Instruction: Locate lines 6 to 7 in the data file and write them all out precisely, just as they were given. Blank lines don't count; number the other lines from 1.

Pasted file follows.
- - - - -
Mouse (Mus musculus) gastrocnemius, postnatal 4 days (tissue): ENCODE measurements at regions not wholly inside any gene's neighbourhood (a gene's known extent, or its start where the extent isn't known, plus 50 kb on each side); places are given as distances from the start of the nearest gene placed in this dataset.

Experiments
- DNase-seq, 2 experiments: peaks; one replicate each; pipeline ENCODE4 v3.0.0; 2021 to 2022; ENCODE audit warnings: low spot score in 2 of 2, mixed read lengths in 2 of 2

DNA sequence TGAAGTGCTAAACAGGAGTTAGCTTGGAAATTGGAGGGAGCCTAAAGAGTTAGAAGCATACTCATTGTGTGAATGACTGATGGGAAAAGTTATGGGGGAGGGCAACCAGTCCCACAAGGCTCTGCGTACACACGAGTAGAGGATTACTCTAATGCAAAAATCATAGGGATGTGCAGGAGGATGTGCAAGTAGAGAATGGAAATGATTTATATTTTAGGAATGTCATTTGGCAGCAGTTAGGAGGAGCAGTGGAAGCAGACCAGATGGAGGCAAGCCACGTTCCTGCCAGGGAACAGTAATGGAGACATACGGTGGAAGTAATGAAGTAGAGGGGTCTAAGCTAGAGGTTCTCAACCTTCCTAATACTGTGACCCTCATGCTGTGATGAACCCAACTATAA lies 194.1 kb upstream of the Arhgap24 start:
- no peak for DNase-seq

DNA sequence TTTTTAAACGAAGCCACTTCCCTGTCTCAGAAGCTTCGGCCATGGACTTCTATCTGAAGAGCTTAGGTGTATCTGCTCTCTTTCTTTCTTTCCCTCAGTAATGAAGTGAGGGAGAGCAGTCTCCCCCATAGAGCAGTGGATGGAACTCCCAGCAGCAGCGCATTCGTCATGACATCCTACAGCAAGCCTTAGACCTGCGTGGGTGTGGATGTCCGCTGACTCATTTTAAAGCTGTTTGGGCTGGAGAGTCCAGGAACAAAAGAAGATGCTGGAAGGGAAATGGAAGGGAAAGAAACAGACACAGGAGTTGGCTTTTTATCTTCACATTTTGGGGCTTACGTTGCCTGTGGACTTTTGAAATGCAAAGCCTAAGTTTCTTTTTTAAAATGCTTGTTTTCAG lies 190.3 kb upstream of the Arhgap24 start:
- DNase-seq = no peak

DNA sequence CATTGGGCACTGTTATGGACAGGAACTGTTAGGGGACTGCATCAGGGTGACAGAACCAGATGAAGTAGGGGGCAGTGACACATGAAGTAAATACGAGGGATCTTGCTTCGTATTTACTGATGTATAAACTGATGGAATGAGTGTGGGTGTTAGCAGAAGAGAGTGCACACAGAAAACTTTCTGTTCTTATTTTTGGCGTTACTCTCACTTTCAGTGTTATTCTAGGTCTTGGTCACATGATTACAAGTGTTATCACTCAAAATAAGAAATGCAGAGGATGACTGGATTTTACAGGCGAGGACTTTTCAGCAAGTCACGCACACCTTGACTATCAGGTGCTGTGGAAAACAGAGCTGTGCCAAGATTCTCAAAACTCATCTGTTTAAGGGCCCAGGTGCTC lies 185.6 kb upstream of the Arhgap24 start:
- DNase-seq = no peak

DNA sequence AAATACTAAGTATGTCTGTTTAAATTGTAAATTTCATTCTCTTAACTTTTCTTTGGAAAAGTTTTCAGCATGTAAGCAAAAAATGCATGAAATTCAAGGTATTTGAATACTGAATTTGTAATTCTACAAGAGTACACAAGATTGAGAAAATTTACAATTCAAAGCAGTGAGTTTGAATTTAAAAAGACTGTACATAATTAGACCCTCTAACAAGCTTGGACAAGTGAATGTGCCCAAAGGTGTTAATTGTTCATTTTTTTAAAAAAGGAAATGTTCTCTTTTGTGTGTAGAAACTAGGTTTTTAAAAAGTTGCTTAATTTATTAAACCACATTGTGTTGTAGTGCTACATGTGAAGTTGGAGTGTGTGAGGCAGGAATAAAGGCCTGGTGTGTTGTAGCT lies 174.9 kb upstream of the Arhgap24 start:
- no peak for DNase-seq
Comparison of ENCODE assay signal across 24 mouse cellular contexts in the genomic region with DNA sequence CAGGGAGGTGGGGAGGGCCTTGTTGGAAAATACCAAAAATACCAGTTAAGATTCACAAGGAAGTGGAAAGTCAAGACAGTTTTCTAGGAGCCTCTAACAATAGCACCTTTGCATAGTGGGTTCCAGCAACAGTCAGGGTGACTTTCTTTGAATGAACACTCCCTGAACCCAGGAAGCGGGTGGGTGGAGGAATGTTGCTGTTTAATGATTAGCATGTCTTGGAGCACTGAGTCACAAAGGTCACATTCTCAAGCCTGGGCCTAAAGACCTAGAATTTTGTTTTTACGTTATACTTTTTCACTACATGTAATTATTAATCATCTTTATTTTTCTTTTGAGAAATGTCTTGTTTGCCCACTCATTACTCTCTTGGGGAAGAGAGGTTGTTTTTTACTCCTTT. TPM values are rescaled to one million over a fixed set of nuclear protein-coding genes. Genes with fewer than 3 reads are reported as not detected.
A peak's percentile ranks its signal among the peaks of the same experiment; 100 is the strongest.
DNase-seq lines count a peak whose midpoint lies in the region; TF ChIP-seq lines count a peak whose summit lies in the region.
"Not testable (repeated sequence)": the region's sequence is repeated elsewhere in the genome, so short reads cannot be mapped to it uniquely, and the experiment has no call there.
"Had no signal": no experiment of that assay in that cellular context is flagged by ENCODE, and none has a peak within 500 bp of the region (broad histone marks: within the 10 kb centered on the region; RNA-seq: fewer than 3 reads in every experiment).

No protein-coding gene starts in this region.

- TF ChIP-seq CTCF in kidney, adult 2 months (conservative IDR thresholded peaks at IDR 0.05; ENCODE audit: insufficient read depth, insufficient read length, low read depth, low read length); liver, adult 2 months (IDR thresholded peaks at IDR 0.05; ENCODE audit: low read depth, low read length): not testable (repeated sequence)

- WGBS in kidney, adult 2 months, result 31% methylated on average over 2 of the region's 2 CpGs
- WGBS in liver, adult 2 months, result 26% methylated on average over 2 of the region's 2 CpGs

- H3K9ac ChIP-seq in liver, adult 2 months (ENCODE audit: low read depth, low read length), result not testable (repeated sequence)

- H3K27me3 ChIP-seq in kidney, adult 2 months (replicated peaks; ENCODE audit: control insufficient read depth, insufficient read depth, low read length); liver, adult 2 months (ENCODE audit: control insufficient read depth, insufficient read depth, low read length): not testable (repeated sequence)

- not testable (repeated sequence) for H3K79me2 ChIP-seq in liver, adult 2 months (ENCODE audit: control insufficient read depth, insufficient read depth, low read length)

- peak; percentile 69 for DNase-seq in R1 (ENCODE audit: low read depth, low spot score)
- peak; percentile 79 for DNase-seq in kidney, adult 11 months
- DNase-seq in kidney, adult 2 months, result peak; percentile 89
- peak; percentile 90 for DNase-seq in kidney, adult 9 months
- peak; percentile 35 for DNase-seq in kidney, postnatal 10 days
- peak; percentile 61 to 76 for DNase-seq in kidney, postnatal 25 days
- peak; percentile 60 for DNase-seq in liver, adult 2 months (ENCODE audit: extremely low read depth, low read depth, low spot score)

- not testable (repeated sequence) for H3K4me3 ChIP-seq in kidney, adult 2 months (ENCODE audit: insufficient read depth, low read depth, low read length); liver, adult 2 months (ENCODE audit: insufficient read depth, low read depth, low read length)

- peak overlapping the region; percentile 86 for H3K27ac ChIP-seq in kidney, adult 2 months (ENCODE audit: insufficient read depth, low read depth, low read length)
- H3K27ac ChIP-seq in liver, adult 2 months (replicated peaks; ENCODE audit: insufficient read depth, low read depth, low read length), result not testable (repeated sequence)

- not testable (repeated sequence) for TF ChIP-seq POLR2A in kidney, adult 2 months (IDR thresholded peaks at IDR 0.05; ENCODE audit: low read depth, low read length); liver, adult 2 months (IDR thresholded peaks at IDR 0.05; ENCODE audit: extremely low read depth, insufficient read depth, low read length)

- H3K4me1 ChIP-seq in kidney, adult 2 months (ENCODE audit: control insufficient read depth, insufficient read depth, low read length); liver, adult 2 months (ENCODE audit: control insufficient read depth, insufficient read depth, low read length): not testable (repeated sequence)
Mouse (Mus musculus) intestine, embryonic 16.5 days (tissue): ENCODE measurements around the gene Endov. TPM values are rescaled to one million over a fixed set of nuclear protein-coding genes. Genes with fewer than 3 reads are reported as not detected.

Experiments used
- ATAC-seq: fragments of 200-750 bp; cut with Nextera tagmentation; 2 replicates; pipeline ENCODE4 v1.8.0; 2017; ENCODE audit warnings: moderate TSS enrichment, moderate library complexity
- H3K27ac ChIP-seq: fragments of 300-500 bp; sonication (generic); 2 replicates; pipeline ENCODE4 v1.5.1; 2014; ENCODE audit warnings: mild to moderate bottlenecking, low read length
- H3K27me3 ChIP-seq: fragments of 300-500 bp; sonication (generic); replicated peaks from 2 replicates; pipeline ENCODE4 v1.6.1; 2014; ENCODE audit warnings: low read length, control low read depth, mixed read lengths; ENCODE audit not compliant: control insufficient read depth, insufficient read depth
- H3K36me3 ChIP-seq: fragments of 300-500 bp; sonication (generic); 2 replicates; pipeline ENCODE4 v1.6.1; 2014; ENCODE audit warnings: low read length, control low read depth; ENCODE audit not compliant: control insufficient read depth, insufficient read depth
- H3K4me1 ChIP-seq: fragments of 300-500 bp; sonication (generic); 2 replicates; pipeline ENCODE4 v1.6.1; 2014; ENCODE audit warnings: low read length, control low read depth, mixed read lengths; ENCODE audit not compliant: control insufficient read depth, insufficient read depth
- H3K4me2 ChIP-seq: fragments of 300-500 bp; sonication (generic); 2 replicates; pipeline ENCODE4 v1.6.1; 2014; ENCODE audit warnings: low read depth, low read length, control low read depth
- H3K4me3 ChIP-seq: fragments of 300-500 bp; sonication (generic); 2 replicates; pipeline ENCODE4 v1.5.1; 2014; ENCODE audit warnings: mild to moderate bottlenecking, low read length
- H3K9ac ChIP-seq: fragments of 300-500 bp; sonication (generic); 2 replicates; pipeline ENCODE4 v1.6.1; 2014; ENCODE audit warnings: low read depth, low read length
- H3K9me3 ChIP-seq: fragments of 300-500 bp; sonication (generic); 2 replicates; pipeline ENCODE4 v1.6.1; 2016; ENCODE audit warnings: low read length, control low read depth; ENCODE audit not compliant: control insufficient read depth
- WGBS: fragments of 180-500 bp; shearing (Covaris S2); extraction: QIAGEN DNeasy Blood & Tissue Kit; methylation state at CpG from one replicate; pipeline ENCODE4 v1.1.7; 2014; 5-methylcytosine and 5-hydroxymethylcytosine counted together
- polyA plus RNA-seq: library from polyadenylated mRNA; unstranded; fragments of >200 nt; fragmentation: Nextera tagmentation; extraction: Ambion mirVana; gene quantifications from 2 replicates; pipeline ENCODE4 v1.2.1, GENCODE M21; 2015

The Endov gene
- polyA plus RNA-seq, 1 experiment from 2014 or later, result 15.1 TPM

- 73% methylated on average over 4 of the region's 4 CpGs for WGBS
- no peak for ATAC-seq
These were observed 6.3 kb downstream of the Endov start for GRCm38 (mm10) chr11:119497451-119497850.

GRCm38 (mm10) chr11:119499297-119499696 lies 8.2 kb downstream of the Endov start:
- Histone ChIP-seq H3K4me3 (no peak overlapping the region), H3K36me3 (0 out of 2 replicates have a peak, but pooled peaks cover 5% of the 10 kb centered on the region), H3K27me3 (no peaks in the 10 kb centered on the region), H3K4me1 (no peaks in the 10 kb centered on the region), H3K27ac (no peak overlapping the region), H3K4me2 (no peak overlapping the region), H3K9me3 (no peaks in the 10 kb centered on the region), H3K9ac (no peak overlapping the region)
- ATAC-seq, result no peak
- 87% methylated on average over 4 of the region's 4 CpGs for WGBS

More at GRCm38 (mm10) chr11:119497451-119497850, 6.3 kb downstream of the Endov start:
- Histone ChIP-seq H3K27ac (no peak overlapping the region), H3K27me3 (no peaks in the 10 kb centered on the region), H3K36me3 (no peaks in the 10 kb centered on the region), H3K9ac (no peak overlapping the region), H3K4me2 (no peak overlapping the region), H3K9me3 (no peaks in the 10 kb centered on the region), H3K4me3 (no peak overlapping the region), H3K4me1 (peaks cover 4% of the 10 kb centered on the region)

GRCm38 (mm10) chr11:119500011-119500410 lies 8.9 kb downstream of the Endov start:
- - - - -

DNA sequence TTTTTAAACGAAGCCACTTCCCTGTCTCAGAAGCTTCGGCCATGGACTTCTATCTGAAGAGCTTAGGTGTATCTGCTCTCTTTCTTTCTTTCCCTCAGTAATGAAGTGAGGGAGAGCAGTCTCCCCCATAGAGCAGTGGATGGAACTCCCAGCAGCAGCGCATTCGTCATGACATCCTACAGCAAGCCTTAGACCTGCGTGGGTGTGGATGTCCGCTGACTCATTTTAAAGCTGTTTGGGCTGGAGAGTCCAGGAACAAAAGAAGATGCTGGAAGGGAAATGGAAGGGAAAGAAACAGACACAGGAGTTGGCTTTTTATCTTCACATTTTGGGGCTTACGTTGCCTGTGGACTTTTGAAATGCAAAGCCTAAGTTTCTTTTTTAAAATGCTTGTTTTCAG lies 190.3 kb upstream of the Arhgap24 start:
- DNase-seq = no peak